Time to Ramp up Calf Nutrients for Winter
October 11, 2020
Preweaned calves in the first three weeks of life receive essentially all of their nutrients in liquid form. They also are the dairy animals most susceptible to cold stress because of their high surface-area-to-body-mass ratio.
When the mercury drops, those calves expend more energy to maintain their body temperature. That draws nutrients away from immune function and growth. So it’s up to us to support those winter babies with added nutrients to keep them healthy and growing through frigid conditions.
University of Illinois dairy researchers Sarah Morrison and Phil Cardoso addressed winter calf feeding in an issue of the Dairy Focus at Illinois newsletter. They noted a rule of thumb for energy needs of young calves is that for every 1˚F decrease in ambient temperature below 50˚F, a 1% increase in energy is required. Suggested ways to accomplish this are:
Feed higher amounts of milk or milk replacer – Adding a third daily feeding may be required to accomplish this.
Change liquid ration formulation – Increasing the nutrient density (up to no more than 16% solids) can pack more energy into every bottle or pail. Many milk replacer companies sell “winter blend” products that accomplish this, or a herd nutritionist can advise how to safely adjust the liquid-to-powder ratio. If feeding pasteurized whole milk, balancer powders can be added to achieve the same goal.
Increase starter-grain intake – This strategy will not work for the youngest calves under three weeks of age, but research has shown that older calves can compensate for higher nutrition demands in cold conditions by eating more starter. It is imperative that calves have access to fresh water to effectively employ this strategy.
Ohio State University Professor and Extension Dairy Specialist Maurice Eastridge noted in a DairExnet Bulletin that a combination of these strategies also can be used. He said the ultimate nutrition target should be small-breed calves three weeks of age or less consuming 1.3 pounds of dry matter (DM) per day, and large-breed calves consuming 2.0 pounds DM daily. [Milk replacer is approximately 95% DM and whole milk is 13% DM.]. Fat targets should be 0.3 pounds of daily fat for small breeds, and 0.5 pounds for large-breed calves.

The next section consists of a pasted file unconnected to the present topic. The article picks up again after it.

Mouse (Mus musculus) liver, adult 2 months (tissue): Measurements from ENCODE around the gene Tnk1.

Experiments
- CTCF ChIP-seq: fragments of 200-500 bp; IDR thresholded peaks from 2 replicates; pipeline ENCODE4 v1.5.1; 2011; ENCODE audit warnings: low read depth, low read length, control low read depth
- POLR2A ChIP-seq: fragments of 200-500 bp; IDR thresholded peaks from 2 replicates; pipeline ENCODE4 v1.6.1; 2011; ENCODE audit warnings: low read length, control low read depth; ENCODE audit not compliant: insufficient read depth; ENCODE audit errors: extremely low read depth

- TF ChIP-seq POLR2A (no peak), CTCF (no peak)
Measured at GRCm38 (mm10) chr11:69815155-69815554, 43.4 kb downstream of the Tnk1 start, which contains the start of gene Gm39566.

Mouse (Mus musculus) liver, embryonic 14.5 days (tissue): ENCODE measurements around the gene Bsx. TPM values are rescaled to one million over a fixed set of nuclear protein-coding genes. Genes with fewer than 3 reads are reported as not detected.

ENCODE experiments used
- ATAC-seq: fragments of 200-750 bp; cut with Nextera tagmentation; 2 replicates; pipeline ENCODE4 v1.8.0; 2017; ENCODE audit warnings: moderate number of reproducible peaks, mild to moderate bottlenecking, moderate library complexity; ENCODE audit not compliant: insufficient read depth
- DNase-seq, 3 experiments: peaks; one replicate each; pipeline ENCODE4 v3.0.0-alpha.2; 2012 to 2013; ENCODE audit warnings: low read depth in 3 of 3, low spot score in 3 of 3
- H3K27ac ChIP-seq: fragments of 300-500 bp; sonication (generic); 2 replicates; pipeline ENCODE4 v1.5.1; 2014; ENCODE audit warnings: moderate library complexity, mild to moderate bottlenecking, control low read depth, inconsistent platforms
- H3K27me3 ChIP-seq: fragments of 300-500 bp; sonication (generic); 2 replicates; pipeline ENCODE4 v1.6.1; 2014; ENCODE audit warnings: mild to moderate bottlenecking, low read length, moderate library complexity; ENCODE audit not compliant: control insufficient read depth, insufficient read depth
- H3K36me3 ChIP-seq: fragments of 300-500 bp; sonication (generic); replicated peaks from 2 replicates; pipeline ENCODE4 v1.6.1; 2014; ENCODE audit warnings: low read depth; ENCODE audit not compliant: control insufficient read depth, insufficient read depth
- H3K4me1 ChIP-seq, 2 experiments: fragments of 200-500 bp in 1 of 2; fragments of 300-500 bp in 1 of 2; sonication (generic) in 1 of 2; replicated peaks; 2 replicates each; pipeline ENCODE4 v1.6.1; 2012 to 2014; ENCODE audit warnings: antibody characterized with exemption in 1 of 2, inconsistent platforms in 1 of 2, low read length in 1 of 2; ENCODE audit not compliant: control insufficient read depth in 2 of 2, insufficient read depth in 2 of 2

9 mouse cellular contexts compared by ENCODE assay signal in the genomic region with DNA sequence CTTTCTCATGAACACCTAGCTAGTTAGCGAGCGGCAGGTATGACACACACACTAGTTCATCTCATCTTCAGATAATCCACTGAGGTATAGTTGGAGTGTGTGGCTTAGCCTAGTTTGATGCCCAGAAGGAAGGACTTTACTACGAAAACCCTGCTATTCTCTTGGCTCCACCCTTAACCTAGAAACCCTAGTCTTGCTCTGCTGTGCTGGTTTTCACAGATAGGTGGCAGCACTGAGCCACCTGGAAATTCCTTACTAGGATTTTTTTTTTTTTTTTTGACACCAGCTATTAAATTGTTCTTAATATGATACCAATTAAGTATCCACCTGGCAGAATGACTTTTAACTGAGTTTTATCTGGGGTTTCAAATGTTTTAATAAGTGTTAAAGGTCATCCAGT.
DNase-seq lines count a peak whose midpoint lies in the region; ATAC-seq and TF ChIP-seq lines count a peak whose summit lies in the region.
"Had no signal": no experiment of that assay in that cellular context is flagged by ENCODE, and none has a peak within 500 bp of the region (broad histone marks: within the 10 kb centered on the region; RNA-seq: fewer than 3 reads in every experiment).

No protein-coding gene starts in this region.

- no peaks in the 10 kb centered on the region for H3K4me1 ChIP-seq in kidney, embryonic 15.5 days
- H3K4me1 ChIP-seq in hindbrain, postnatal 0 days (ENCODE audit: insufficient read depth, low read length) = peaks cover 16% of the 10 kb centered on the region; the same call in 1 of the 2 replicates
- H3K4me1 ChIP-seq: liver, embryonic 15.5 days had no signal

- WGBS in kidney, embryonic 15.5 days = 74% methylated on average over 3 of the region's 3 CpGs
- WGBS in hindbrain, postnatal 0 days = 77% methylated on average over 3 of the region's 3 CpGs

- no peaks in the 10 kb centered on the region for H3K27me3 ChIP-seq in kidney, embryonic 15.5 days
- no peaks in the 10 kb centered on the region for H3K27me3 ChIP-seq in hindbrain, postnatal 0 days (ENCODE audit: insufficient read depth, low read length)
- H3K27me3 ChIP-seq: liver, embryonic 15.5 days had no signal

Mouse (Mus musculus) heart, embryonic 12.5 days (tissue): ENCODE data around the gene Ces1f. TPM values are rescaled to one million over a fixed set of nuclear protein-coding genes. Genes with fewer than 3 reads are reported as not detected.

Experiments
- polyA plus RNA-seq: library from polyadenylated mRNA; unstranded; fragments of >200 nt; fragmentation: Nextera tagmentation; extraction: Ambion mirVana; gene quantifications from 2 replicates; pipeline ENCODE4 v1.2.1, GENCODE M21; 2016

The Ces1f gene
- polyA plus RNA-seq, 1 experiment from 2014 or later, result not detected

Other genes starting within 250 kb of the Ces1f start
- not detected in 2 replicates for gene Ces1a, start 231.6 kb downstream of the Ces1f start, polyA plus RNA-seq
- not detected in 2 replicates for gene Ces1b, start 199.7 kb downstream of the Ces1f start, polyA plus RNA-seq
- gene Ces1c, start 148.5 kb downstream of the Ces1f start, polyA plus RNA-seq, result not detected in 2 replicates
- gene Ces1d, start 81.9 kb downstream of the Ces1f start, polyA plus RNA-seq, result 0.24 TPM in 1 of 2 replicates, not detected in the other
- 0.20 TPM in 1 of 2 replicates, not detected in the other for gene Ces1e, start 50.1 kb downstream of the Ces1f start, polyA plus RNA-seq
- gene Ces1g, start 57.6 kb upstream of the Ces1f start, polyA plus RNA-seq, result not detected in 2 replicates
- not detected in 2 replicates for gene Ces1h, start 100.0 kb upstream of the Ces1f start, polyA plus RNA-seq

Both the Illinois and Michigan State researchers noted important housing measures that can help calves maintain body heat and preserve nutrients. “Bedding for young calves is very important, because they lie down more than 18 hours a day,” said Cardoso. Deep, dry straw is considered the gold standard for calf bedding, as it allows the animals to “nest” and create stable air pockets free from draft. Wet bedding should be strenuously avoided, as it will produce 60% greater heat loss than dry bedding.
Eastridge advised positioning calf hutches to ensure the prevailing wind is not blowing into the front of the hutch. A windbreak upwind of hutches will protect the area and reduce wind chill on calves. Clean, dry calf jackets also can help preserve body heat in the youngest animals.
Overall, Eastridge said supporting preweaned calves in winter comes down to two basic elements: “Make sure calves have adequate nutrition to support their maintenance needs and still be able to grow; and make sure their housing conditions are not increasing their maintenance needs with drafts and wet bedding.”